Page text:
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Manufacturing Systems

It is a practical reality that a drug product is not spontaneously generated at its point of use. Rather, the drug product is manufactured with a system that is designed and constructed for this purpose. Although the manufacturing process may vary somewhat across drug products and drug product vendors, the process generally consists of steps that perform the following functions:

  1. Synthesis of the drug substance (active pharmaceutical ingredient) and excipients,
  2. Processing and formulation of the drug product from its drug substance(s) and excipients,
  3. Sterilization of the drug product, and
  4. Packaging of the sterilized drug product (note that steps 3 and 4 may be performed in different orders and in different manners).

During the manufacturing process, the precursor solution to the drug product (termed the process stream) contacts the materials and components that make up the manufacturing equipment. Since these components (filters, filter housings, tubing, disposable bioreactors, storage bags, mixing systems, disposable lyophilization trays, impellers, connectors, chromatographic columns and column housings, etc.) are not chemically inert, the process stream will interact with the components.

As is the case with packaging, this interaction can cause substances to be leached out of the components. If these substances persist through the manufacturing process, they will become foreign impurities in the packaged drug product, where they could have the same potential adverse effects on the drug product’s suitability for use as would packaging-related leachables. Foreign impurities derived from manufacturing are termed process equipment-related leachables (PerLs) to differentiate them from leachables derived from packaging.

As is the case with packaging, this interaction can cause substances to be leached out of the components. If these substances persist through the manufacturing process, they will become foreign impurities in the packaged drug product, where they could have the same potential adverse effects on the drug product’s suitability for use as would packaging-related leachables. Foreign impurities derived from manufacturing are termed process equipment-related leachables (PerLs) to differentiate them from leachables derived from packaging.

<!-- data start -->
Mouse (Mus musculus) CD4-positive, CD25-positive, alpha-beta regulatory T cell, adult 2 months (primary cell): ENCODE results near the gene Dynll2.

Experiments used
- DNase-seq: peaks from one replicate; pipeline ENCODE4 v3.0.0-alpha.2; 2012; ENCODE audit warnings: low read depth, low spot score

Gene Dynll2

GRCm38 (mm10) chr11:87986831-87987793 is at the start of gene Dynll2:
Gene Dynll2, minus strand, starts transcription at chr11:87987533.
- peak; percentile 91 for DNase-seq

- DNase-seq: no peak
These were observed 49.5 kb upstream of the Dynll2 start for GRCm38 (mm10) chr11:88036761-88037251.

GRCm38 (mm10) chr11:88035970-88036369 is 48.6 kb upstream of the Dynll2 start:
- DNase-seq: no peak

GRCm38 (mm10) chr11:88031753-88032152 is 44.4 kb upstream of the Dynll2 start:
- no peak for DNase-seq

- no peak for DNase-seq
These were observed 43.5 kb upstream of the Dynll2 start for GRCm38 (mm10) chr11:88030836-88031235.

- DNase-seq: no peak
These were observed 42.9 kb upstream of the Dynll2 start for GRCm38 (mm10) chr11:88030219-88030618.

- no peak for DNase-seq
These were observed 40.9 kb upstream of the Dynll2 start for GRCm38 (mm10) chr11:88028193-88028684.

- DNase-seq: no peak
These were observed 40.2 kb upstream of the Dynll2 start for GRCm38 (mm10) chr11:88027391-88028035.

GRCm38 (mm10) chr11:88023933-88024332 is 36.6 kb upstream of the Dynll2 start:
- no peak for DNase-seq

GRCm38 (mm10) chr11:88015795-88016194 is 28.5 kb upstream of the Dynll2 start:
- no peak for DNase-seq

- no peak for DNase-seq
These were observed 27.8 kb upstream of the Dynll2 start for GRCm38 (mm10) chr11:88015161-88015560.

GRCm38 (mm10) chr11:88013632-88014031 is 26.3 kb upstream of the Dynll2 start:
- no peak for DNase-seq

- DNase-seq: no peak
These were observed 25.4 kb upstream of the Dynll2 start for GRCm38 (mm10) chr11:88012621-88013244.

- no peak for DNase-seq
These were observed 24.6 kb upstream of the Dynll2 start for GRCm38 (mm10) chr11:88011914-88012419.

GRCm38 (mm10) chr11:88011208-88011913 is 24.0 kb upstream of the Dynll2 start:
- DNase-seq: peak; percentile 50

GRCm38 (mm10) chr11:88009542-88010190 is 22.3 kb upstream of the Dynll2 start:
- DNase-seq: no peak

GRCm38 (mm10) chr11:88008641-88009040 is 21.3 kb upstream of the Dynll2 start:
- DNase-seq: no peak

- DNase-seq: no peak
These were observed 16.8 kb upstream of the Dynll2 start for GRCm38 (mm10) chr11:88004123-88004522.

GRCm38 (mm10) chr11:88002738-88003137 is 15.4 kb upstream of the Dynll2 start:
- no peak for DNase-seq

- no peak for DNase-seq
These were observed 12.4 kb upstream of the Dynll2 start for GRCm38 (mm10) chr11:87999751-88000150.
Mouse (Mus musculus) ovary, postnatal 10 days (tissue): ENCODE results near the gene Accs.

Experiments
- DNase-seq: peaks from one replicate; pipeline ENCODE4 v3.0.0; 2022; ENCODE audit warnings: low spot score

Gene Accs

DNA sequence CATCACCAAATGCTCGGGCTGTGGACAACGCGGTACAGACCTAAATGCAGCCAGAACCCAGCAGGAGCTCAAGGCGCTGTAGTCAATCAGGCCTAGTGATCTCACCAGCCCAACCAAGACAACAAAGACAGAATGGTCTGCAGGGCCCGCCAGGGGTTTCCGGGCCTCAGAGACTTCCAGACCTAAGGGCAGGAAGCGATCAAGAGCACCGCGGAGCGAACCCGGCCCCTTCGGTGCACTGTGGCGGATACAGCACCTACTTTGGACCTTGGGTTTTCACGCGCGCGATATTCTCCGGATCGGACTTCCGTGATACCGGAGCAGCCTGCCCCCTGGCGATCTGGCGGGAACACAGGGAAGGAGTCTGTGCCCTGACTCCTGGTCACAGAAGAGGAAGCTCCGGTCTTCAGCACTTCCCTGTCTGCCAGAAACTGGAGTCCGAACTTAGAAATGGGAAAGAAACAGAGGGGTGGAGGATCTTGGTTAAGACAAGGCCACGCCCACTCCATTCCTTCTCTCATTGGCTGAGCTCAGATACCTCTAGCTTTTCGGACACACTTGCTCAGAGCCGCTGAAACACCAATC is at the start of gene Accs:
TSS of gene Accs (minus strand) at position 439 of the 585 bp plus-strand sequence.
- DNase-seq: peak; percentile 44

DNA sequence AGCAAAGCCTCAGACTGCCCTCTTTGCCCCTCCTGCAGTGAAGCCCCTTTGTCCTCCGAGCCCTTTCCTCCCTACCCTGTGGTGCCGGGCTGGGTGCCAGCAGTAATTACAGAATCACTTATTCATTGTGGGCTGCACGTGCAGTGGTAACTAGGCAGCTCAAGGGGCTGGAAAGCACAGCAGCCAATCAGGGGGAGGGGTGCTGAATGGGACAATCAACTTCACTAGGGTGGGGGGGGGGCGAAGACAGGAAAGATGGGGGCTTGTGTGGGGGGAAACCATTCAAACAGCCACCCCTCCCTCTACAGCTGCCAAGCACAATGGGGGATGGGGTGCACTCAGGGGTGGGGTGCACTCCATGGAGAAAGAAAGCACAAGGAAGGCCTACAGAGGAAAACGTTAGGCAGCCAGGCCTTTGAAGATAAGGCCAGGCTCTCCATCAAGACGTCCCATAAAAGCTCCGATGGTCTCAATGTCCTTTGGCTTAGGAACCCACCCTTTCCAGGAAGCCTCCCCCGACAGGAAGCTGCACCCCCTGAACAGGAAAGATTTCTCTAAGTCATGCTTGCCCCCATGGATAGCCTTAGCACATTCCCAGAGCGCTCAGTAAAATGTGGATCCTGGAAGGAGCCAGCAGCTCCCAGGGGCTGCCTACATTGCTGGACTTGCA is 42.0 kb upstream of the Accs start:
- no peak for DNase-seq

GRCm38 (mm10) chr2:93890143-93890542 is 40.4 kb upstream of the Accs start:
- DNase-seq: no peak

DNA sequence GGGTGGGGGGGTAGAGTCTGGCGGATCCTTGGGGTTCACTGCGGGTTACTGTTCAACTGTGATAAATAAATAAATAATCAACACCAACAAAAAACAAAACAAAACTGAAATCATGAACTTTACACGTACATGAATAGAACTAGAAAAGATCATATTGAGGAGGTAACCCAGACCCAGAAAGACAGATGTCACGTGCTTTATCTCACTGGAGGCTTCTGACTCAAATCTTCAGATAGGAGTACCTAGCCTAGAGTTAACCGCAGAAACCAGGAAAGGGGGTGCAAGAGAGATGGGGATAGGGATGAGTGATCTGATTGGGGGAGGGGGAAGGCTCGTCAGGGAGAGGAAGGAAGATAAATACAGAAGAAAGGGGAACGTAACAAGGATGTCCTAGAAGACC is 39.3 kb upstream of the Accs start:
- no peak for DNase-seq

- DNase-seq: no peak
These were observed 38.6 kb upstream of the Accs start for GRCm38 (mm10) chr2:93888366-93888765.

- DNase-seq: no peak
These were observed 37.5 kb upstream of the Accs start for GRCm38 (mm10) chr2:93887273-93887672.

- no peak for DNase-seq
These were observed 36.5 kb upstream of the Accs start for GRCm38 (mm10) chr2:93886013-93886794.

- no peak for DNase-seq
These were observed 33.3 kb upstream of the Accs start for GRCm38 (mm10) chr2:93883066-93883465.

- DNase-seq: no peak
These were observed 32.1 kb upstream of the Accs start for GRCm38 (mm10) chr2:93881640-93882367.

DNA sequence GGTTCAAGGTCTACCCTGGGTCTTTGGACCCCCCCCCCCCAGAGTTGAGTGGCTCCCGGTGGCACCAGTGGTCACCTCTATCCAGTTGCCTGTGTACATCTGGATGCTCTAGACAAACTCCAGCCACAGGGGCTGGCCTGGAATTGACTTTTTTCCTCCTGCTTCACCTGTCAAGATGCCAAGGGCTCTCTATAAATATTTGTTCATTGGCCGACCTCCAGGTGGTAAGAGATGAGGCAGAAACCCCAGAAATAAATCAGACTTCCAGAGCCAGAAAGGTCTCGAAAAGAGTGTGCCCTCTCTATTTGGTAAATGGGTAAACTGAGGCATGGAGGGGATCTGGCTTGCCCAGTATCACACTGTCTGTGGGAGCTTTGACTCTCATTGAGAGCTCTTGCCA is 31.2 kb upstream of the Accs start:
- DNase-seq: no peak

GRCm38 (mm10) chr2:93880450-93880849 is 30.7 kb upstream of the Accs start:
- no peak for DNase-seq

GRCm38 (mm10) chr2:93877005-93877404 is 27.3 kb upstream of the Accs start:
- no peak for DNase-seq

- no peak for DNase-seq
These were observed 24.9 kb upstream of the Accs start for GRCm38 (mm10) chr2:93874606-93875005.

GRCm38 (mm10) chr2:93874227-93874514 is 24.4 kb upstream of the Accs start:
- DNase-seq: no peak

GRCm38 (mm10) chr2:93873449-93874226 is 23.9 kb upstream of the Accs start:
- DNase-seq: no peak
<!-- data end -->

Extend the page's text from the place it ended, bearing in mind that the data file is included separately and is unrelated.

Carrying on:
Although it is a global regulatory requirement that manufacturing systems be inert (for example, the requirement in 21 CFR part 211.65 that “Equipment shall be constructed so that surfaces that contact components, in-process materials, or drug product shall not be reactive, additive or absorptive so as to alter the safety, identity, strength, quality or purity of the drug product beyond the official or other established requirements…”), it is well known that inertness in its absolute sense cannot be achieved. Thus, relative inertness must be demonstrated by establishing that the magnitude of interaction between a manufacturing system and the process stream is such that PerLs present in manufactured drug products do not adversely affect the product’s suitability for intended use.

Even though it is not a regulatory requirement, relative inertness must also be demonstrated by establishing that the efficiency of the manufacturing process is not lessened by substances leaching into the process stream.

Although the regulations establish the necessity for the chemical assessment of manufacturing equipment, they do not establish the means for performing such an assessment. To bridge this gap, various industry groups [for example, component vendors (the BioProcess Systems Alliance, BPSA) and component users (BioPhorum Operations Group, BPOG)] have published good practice recommendations and the USP is in the processing of drafting both enforceable and informational monographs (<665> and <1665> respectively) on the selection and qualification of materials and components used in manufacturing.

These efforts notwithstanding, designing, implementing, reporting, and interpreting the right chemical assessment for a manufacturing component is neither an intuitive nor trivial matter. Although the chemical assessment might include extractables and leachables testing, proper assessment requires effective risk analysis, prudent and justified testing, and well-thought-out data interpretation.

The practical consequences of a poor chemical assessment are significant, measured in lost time, excessive costs, and delays in securing regulatory approvals. Nelson Labs Europe, with its vast and successful experience in developing, implementing, interpreting, and reporting chemical assessments, including extractables and leachables studies, can devise, execute, and report a customized approach, expertly tailored to address the suitability for use issues specific for a particular application while addressing a particular client’s scientific and practical realities.

Testing Locations

To find out more about our Pharmaceutical Packaging Manufacturing System test services and programs, please feel free to contact us at infoEurope@nelsonlabs.com or call us at +32 (0)16 400.484.